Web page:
Id., 258 Pa. Super. at 156-57, 392 A.2d at 731.

Our court has also decided that a rubber stamp facsimile of the district attorney's signature, alone, is insufficient under Rule 225(b), Commonwealth v. Emanuel, 285 Pa. Super. 594, 428 A.2d 204 (1981). However, the Judicial Code provides that an information may be signed by "any assistant district attorney whose authority to act for the district attorney . . . is evidenced by a written designation executed by the district attorney . . . and filed with the clerk of courts." 42 Pa.C.S.A. ยง 8931(i).

In Commonwealth v. Levenson, 282 Pa. Super. 406, 422 A.2d 1355 (1980), we held that where an assistant district attorney signed an information in Allegheny County, "Robert E. Colville by C.G.C./Attorney for Commonwealth," where Robert E. Colville is the District Attorney of that county, that the signature satisfied Rule 225(b). We stated:

Appellant does not dispute the representation in the Commonwealth's brief that "C.G.C." are the initials of Chris G.

[ 290 Pa. Super. Page 205]

Copetas, First Assistant District Attorney of Allegheny County, who signed the information as the district attorney's designee. Nor has appellant argued that the district attorney failed to execute and file with the clerk of courts a written designation authorizing Copetas to act for him. We reject appellant's argument that the information is void because Copetas failed to sign his full name on the information. In the absence of a specific requirement as to the manner of signing the information, we believe that the signature need not be made in any manner so long as it is subject to identification.

Id., 282 Pa. Super. at 410, 422 A.2d at 1357-1358.

Our Supreme Court has addressed the specific claim asserted by the appellant in Commonwealth v. Contakos, 492 Pa. 465, 470, 424 Pa. 1284, 1287 (1981), where the court said:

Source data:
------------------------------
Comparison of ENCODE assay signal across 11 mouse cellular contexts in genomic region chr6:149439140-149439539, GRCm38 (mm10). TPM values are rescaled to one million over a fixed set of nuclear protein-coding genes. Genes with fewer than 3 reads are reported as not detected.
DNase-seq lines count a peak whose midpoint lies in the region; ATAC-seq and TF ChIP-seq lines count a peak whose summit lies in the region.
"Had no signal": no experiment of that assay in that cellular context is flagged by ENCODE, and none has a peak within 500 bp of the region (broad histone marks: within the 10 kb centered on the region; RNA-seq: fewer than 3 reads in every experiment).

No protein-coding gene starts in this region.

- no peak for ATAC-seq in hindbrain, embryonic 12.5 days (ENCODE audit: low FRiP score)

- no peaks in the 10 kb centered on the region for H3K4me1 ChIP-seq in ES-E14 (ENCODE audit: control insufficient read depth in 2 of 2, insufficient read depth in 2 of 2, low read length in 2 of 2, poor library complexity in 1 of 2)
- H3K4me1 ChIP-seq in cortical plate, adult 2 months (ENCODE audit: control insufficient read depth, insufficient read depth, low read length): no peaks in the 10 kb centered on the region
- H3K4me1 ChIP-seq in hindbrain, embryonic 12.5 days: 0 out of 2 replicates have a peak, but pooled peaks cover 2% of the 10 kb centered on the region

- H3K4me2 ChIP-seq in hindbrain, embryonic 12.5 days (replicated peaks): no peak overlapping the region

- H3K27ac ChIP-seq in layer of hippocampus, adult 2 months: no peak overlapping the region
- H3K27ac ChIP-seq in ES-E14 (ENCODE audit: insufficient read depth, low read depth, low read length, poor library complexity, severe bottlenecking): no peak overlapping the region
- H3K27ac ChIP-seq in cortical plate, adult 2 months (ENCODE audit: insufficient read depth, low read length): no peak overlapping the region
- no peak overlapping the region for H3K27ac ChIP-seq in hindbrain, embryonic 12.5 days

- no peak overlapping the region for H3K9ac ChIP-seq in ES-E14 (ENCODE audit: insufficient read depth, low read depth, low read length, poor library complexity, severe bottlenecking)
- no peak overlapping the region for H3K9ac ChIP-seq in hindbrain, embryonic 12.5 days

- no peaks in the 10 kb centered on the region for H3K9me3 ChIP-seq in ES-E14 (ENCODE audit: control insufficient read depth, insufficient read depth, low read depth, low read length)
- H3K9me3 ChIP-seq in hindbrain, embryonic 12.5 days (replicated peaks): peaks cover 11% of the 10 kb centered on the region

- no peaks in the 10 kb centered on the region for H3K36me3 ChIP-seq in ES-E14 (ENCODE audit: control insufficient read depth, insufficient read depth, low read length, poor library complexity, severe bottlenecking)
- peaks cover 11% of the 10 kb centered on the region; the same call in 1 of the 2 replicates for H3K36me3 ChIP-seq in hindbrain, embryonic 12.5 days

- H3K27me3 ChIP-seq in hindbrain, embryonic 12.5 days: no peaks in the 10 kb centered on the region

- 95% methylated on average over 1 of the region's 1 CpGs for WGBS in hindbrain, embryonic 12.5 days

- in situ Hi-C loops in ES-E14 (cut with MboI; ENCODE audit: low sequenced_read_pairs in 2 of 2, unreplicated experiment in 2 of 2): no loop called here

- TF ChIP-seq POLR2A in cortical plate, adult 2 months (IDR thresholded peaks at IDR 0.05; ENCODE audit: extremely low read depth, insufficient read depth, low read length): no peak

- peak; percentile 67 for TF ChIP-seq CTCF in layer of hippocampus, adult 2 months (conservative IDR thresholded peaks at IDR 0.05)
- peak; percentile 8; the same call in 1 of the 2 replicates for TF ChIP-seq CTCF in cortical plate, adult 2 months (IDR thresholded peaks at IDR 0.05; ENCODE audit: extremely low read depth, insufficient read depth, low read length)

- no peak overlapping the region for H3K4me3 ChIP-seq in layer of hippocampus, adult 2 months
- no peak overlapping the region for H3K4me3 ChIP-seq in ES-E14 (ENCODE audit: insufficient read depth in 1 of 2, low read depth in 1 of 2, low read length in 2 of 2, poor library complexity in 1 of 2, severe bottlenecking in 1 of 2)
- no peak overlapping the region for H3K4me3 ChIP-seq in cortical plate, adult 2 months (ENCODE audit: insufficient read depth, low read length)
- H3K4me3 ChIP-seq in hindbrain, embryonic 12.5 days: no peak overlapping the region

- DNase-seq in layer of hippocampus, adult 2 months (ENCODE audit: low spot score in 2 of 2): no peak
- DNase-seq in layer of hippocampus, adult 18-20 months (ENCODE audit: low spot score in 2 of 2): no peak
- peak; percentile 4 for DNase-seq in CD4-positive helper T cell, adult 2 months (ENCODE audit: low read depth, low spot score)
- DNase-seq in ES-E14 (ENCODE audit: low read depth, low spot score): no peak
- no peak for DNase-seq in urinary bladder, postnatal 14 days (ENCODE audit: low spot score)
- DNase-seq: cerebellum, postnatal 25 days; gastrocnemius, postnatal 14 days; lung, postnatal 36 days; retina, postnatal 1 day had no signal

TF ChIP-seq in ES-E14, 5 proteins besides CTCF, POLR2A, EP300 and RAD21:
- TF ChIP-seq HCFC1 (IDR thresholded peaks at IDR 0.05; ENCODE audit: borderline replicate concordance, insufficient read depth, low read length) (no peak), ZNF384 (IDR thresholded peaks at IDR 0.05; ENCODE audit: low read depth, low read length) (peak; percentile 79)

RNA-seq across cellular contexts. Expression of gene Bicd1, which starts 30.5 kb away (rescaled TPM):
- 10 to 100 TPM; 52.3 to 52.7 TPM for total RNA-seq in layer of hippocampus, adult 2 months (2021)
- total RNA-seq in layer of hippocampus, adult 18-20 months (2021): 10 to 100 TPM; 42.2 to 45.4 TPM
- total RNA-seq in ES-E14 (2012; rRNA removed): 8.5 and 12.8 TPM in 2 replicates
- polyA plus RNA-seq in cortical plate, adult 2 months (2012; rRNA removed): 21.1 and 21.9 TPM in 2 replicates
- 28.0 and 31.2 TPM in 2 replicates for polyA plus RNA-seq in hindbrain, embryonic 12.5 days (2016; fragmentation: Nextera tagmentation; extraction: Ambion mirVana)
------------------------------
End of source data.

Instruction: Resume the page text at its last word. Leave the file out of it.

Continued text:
We believe that the approval and initialing of the information by an assistant district attorney, along with the stamped signature of the district attorney, complies with our Rules, the Judicial Code and the concerns enunciated in Belcher, as Warman had been designated to act in the district attorney's stead in the manner called for in the Judicial Code.*fn2

Therefore, our Supreme Court has held that where a rubber stamp is used to indicate the district attorney's signature and an assistant district attorney initials the information near the stamped signature, that the signature will be valid only when an appropriate designation for the assistant district attorney to so act has been filed with the clerk of courts. And as no Pennsylvania court has specifically stated whose burden it is to produce such information, under these limited facts, we remand to the trial court for an evidentiary hearing, at which time and place it shall be incumbent upon the Commonwealth to demonstrate to the trial court that the appropriate designation has been filed

[ 290 Pa. Super. Page 206]

    with the clerk of courts. If no such designation exists, the appellant shall be discharged. If such a designation exists, a new appeal may be filed before this court.

Accordingly, the case is remanded to the trial court for proceedings consistent with this opinion.